Printed below, the letter is a document typical of Ben-Gurion. He wrote it in pencil on pages from one of the hundreds of his now-famous notebooks, and a copy of it remained with him. His spelling of the city name Warsaw (“Varsho”) is reminiscent of his particular pronunciation of words such as “Americo” and “Africo.” As no corrections have been made, and as there is no attempt at grammatical precision, we can assume that Ben-Gurion wrote the letter in a rush. It is a clear, brisk letter and the Hebrew word “et” (“so favored”) by Ben-Gurion appears only once.

At the time he wrote the Piotrkow letter, Ben-Gurion was the head of the united front of the labor movement in the Eretz Israel elections of the 18th Zionist conference. This was the conference which was to determine the face of the Zionist movement, but this hardly prevented him from being concerned with the details of every small unit of the movement. In this case, the unit was our small town, Piotrkow. Such attention makes Ben-Gurion's letter a valuable historical document for us Piotrkow Jews.

The Letter

Warsaw, June 7, 1933

To the League Committee in Piotrkow:

Dear Friends:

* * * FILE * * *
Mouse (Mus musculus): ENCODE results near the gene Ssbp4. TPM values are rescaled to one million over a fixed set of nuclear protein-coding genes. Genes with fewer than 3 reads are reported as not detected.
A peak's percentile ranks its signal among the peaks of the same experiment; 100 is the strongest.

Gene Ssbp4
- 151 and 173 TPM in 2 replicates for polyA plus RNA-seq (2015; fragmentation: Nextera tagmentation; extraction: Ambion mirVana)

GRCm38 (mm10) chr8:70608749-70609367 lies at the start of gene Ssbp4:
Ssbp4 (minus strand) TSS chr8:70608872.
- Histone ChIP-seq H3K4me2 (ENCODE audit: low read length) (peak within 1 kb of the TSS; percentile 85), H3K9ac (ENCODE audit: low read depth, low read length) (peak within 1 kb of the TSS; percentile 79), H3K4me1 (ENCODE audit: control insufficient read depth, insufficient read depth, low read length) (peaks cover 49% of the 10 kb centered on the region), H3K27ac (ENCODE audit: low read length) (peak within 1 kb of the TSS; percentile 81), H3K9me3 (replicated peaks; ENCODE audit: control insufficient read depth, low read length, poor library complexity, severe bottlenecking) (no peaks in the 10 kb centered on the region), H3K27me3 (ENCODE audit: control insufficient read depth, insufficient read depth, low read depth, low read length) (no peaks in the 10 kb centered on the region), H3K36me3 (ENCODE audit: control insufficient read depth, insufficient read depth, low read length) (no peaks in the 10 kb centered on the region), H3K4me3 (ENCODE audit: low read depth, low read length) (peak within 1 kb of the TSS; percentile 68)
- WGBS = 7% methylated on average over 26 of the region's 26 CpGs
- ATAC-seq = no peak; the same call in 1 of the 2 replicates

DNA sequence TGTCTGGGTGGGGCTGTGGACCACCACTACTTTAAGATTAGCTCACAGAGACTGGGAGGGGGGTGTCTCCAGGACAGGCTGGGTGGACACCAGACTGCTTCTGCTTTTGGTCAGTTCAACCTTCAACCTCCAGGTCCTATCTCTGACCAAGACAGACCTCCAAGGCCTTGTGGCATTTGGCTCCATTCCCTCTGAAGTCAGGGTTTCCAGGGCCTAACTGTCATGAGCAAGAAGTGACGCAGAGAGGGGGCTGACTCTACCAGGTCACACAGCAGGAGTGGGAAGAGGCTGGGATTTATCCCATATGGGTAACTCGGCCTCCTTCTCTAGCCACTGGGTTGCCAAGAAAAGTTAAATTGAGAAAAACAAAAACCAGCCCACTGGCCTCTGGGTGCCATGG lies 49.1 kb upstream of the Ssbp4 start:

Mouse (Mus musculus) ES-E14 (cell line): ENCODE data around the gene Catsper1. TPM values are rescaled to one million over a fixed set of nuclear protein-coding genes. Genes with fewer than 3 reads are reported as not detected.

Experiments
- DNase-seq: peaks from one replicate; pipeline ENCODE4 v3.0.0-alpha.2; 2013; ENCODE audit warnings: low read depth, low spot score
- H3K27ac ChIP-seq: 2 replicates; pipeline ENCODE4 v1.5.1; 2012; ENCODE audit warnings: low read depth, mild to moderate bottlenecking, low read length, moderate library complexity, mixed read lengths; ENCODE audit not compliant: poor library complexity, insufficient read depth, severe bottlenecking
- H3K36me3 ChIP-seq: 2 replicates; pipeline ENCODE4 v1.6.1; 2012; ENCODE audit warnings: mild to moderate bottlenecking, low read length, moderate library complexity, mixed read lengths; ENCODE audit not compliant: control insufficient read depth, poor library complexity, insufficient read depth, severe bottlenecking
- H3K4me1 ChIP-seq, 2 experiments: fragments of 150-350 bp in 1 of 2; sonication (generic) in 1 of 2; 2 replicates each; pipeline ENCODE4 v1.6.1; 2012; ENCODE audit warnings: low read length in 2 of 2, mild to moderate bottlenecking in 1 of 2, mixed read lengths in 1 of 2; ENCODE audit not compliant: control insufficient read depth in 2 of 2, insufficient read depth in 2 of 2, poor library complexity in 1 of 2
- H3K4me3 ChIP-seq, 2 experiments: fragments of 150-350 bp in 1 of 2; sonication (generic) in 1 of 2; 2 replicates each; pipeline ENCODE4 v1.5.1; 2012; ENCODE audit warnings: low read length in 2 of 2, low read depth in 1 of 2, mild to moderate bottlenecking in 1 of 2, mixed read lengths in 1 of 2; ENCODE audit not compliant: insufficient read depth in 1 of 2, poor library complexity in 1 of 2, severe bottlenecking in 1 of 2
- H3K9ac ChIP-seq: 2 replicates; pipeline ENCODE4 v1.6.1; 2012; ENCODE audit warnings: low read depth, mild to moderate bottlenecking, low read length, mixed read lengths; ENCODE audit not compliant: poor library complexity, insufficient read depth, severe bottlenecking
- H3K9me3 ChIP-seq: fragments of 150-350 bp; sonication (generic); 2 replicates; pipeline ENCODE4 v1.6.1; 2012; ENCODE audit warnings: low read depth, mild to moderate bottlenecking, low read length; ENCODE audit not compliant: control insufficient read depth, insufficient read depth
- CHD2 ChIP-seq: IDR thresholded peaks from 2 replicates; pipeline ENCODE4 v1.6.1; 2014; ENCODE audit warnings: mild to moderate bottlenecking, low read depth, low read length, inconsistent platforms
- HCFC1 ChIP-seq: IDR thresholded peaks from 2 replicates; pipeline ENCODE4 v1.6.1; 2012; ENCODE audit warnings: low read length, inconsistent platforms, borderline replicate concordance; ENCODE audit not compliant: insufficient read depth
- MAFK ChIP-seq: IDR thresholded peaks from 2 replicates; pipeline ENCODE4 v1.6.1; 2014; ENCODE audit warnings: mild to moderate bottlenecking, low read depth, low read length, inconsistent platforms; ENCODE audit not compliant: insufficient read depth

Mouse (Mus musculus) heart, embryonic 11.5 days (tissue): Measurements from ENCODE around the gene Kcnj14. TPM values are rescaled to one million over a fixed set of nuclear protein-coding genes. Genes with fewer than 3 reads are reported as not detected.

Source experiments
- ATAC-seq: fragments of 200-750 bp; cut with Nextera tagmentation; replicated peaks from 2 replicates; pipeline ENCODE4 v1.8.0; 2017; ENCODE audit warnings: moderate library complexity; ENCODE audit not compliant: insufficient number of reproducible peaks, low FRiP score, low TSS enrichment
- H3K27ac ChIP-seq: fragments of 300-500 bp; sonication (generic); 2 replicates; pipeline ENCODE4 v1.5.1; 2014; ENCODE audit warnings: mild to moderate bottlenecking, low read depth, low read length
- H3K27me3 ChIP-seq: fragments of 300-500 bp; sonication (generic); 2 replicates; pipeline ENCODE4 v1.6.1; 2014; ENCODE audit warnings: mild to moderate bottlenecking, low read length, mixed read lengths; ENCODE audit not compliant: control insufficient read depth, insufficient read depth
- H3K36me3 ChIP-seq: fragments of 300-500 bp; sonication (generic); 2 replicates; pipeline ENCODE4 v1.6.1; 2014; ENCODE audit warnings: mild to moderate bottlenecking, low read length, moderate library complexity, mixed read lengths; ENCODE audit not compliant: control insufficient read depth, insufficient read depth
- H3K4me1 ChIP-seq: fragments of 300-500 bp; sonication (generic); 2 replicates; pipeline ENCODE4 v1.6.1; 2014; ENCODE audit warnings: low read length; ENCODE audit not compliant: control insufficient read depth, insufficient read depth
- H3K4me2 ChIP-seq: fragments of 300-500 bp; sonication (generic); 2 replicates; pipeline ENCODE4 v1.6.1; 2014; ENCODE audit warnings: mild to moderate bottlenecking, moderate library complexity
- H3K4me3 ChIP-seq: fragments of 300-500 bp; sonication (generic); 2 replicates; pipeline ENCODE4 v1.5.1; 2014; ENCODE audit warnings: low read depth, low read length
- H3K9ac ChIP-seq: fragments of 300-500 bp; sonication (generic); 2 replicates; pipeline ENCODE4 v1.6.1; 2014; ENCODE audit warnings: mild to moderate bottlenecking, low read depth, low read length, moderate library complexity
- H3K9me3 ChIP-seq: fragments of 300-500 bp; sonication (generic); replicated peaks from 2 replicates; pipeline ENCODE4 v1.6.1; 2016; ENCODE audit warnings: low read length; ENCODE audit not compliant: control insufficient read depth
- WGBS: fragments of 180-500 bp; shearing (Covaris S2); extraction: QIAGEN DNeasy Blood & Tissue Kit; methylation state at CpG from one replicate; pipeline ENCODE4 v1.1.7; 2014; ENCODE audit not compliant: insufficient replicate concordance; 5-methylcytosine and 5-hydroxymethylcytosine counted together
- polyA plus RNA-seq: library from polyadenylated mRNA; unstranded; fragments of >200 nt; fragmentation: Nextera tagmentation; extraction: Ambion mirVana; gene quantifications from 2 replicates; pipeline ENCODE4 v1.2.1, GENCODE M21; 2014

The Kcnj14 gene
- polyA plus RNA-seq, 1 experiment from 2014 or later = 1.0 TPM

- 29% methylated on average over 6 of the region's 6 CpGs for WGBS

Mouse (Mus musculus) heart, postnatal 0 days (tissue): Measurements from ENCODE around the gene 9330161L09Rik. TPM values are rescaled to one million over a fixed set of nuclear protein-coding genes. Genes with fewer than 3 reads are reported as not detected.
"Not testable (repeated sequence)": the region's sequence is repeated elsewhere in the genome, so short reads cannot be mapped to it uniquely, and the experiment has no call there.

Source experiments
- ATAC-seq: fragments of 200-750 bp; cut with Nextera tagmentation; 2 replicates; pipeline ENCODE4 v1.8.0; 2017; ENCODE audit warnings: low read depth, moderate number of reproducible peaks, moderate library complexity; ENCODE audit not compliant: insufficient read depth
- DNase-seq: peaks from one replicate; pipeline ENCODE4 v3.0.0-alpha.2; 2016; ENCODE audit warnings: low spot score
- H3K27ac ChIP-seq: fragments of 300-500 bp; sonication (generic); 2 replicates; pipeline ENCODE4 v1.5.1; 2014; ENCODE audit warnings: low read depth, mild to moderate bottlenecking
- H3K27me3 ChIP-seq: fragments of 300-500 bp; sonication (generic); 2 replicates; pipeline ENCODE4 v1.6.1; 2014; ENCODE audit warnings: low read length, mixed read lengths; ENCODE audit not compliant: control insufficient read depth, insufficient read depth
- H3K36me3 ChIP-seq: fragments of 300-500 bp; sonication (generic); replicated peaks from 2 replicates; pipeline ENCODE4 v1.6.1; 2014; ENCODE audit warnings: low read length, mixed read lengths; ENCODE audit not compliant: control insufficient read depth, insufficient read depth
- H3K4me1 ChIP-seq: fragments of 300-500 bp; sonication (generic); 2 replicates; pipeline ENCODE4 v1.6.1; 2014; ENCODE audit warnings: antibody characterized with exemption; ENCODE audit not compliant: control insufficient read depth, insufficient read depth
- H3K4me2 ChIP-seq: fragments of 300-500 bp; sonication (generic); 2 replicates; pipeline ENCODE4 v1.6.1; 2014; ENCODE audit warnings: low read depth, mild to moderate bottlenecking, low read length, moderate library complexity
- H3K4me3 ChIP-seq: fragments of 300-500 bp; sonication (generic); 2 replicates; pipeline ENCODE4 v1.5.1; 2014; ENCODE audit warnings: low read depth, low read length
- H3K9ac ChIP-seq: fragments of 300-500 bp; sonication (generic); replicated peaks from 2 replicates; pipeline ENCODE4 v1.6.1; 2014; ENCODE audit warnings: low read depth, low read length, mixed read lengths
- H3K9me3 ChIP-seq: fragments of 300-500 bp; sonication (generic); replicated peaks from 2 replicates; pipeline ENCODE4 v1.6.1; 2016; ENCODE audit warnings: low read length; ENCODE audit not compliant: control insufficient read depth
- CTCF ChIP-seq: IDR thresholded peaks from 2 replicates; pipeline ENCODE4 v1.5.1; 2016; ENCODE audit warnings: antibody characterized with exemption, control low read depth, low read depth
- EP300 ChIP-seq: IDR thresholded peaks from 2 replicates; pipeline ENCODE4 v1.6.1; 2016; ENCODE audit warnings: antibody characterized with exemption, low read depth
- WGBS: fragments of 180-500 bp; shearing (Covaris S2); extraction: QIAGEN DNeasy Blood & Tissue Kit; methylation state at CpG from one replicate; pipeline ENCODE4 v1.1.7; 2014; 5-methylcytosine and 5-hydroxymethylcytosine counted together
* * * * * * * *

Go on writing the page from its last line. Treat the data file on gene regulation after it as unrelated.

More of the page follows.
I received an answer to the shekel questionnaire from Piotrkow, signed by our colleague M. Shidlowski, and I was ashamed to read it. In your town there are 68 Poale Zion C.S. members, 30 Hitachdut members, 86 Freiheit members (of whom 64 are bogrim [those who have finished their youth organization training for life in the newly rebuilt land of Israel]), 280 in Hashomer Hatzair (45 seniors), 20 in Gordonia (14 seniors), 159 in Hehalutz, with 28 in the Hachshara [preparation for settling in the land of Israel], 170 in Hapoel (60 of whom are apolitical), 367 in the League of whom 85 are apolitical, which totals about seven hundred persons (not counting Hehalutz, who might be party members, and the youth organizations), and you are proposing to sell only 500 shekels? Our colleague Shidlowski further writes that a financial assistance in the sum of 300 zloty was given to you! The members, not counting their parents, should give at least 1,500 shekels, and, after all, in your town you have also 400 craftsmen who can be won over to labor Zionist in the land of Israel. What is the meaning of this delinquent negligence? In most towns the members increase their quotas five – six fold, and you can do the same if you fulfill your duty out of a sense of realizing that this time it is not an election campaign but a struggle for life and decision, crucial for the survival of Zionism, of the workers' union (the Histadrut), and the pioneer immigration!